Small device to 'zip up' leaky hearts discovered by Dr Oz 20 years ago may save millions
A device created two decades ago to improve the lives of patients with faulty heart valves was recently tested at the Columbia University.
The device was designed by Dr. Oz to repair a leaky heart condition by inserting it through the groin. The procedure is safer than surgery.
During such a procedure, a patient's chest is cracked open for the valve to cut out and replaced.
A heart valve can either be replaced by a donated valve, a manufactured valve, or one constructed from animal tissue.
Even with minimally invasive surgeries, the risk of contracting an infection or developing other complications is immensely high.
A third of all patients will experience complications during or after open heart surgery, and the new device will greatly reduce those statistics.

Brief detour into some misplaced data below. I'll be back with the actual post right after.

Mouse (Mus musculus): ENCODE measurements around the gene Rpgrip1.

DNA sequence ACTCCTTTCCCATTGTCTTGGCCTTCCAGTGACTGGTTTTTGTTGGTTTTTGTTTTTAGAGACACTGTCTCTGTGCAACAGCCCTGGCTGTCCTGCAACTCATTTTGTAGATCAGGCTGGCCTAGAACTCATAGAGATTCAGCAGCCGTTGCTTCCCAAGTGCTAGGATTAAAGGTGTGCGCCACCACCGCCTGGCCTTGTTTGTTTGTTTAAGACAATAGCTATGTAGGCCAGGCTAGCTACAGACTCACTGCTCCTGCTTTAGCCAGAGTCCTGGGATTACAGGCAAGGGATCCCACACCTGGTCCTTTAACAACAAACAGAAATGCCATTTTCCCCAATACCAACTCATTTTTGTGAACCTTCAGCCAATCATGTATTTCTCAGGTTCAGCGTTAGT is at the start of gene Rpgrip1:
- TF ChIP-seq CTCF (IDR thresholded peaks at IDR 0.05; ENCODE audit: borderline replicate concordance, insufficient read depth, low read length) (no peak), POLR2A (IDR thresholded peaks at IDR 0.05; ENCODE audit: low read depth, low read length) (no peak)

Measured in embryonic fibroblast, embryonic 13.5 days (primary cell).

Seeing as more than 2 million American citizens are living with faulty heart valves, the Mitra-Clip will change millions of lives.
Dr. Oz attended a conference in Italy twenty years ago where a scientist named Ottavio Alfieri gave a talk about mitral valve leaks.
He mentioned they type of heart valves that don't seal at all because the two sides didn't touch, and Dr. Oz asked himself: What if we could just make it like a zipper?
He designed the patent as soon as he returned to the USA. Dr. Oz said it's like "a stitch you put in a with a clip." He added:
"It's covert, like a sniper, it just sneaks in, and you stitch it together in one place, so it just zips up."
Dr. Mehmet Oz first rose to fame when he appeared on "The Oprah Winfrey Show" fourteen years ago. He launched "The Dr. Oz Show" five years later.
He is also a professor at the Department of Surgery at Columbia University for the past seventeen years and specializes in cardiothoracic surgery.
His show was renewed for a 10th season and will be released in 2019 through the Fox Station Group.